Now let’s get back to Patricia in her finest hour. After class, she saunters up to the professor and hands him her address. “I’m having a party and I’m hoping you can come.” “When?” he asks. “Any day. Any time you like.” Go, Patrissa! There just aren’t enough flagrant sluts these days.

But the doc has been busy on his own. One day in the lab he looks at a bunny and remembers that he raped and brutalized some woman the night before. How could that have slipped his mind? He also exhibits unusual flashes of anger and feats of strength. That night the guard at the lab insists—quite jarringly and insistently, to ensure that we all get the exposition—that the doctor had come to the lab twice the evening before. The doc only remembers coming once. Ominous! Then he goes to this bar, which, between the guy at the pool table cruising him pretty hard and then the various guys with mustaches and lookin’ all Colt, I’m like, is he supposed to be at a gay bar? Ultimately I don’t think so, but the evidence is quite compelling. Anyway, so then this woman behind the bar freaks out and attacks, and he is held by all the guys who beat him up, as apparently he was there the night before, and the woman is the woman he raped and beat up the night before. But now he has super-strength and stuff, so he escapes.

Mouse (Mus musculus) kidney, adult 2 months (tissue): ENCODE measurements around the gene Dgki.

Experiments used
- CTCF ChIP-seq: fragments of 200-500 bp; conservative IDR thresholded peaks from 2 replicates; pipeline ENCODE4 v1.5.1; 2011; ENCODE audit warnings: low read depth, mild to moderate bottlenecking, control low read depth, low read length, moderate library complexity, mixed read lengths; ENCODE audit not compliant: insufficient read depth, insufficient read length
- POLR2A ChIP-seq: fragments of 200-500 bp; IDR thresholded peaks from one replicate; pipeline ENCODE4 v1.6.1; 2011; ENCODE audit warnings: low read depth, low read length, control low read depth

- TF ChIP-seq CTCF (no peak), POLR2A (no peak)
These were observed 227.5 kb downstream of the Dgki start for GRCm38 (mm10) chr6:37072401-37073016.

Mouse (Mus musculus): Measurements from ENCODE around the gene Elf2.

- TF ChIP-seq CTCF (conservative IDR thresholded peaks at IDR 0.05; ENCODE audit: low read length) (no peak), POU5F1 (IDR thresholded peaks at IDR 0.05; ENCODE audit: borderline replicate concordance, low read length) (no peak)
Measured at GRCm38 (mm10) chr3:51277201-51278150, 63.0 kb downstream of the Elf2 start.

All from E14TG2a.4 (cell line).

Then his nerdy friend is trying to call him at home, and is apparently doing nothing but sitting on the phone, calling, as the phone does not stop ringing for HOURS. And our idiot hero doesn’t think to just unplug it. Anyway, so he starts having green eyes, like the Hulk, and he goes to visit the nerd friend who has been calling for hours, who drives this shitty compact car EXACTLY like the one I had for my last years of college—oh, it brought back bad memories seeing THAT again—and he wants his friend to break him into the lab so he can try the experiments again. So he gives himself another eye injection, gets green-eye again [I guess you could say he’s the green-eyed monster], and escapes the lab. Meanwhile the lab directors or whoever are getting more and more upset.

So Paul goes over to Patricia’s house [presumably for the ‘party’], only to find that, once more, apparently he’s already been there, and has already raped and beat the shit out of her. The scene that follows was pretty sadistic, as there is a long build-up where the excitement the audience is offered is in ticking off the time before Patricia [who is already quite badly bruised] is abused again. Hmmm, so that’s not very nice.